Antony and Cleopatra works to dismantle binaries as well : masculine/feminine, logical/emotional, Roman/Egyptian, and normal/excessive are the big ones, and the play wants us to think that all the words on the left and all the words on the right line up with one another, that Rome is tough and strong and cool-headed and Egypt just wants to get laid and then cry about it. Or at least the play wants us to think that's what it wants to do. At first. Except that Antony cries an awful lot, and Cleopatra is pretty good at getting stuff done in her kingdom, even when she uses some stereotypical feminine wiles to do so. Some of the other soldiers attribute this to Cleopatra's corrupting influence, and then they all get scared of being feminized to the point that when Lepidus gets rip-roaring drunk to celebrate the formation of the Triumvirate, the other men refer to his hangover as greensickness--a form of anemia that Early Modern medicine attributed to virgins, the cure for which was sex ASAP (and preferably sex that resulted in pregnancy). At worst, women are all things negative in the world of the play. At best, they're bargaining chips, as in the case of Antony's marriage of political alliance to Octavia.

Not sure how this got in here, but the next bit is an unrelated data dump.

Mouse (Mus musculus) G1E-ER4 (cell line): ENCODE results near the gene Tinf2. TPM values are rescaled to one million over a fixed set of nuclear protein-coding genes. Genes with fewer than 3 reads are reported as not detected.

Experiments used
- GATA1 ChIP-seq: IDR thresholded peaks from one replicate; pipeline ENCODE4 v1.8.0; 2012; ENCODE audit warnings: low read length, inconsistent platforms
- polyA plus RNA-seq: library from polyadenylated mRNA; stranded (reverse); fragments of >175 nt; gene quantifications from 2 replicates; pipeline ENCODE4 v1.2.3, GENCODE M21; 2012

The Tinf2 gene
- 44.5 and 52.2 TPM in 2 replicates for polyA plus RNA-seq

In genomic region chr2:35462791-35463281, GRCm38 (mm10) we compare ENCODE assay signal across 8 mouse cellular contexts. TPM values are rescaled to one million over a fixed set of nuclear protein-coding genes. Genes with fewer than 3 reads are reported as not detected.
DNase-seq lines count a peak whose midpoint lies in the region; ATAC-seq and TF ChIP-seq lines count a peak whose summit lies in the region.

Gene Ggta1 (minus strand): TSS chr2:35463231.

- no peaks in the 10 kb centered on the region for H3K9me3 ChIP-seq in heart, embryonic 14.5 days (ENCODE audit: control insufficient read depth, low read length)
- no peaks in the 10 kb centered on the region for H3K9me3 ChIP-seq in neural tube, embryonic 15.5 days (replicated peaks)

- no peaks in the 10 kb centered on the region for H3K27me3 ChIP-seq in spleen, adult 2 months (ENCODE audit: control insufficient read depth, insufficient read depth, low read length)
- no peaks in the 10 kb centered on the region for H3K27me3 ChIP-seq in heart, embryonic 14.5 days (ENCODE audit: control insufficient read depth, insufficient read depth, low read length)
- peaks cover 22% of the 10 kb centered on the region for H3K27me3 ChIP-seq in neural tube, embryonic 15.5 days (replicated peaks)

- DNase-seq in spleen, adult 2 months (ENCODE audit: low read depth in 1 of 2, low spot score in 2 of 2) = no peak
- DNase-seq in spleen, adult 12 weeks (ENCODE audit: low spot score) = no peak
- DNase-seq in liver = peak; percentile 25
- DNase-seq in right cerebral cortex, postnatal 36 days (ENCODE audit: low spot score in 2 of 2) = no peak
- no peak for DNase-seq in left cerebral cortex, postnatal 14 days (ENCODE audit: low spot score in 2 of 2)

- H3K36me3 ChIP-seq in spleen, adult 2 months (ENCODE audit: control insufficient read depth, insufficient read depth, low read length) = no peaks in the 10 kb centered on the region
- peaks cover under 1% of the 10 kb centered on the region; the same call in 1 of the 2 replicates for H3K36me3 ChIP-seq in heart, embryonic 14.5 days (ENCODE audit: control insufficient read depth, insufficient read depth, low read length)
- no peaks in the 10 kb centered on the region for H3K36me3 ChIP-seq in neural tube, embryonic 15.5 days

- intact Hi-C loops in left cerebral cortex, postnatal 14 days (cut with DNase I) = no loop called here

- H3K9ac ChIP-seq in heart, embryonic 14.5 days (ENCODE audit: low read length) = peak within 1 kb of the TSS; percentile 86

Not that this sexism is limited to Romans in the play, or to dudes in general. The moment that Cleopatra hears of Antony's marriage to Octavia, she sends her attendants to gather information about the woman in order to prove that she is more beautiful and younger than Antony's current wife. Even though Cleopatra is often frivolous in similar ways, she dies with dignity, on a throne, refusing to witness her kingdom's downfall. With this ending (and because Antony's death happens much earlier, letting Cleopatra's death occur in Act 5, when tragic climax deaths usually occur), a woman who has embodied Egyptian excess embodies Roman logic and ruling ability. Everything the play relies on for its stability is made unstable in the end.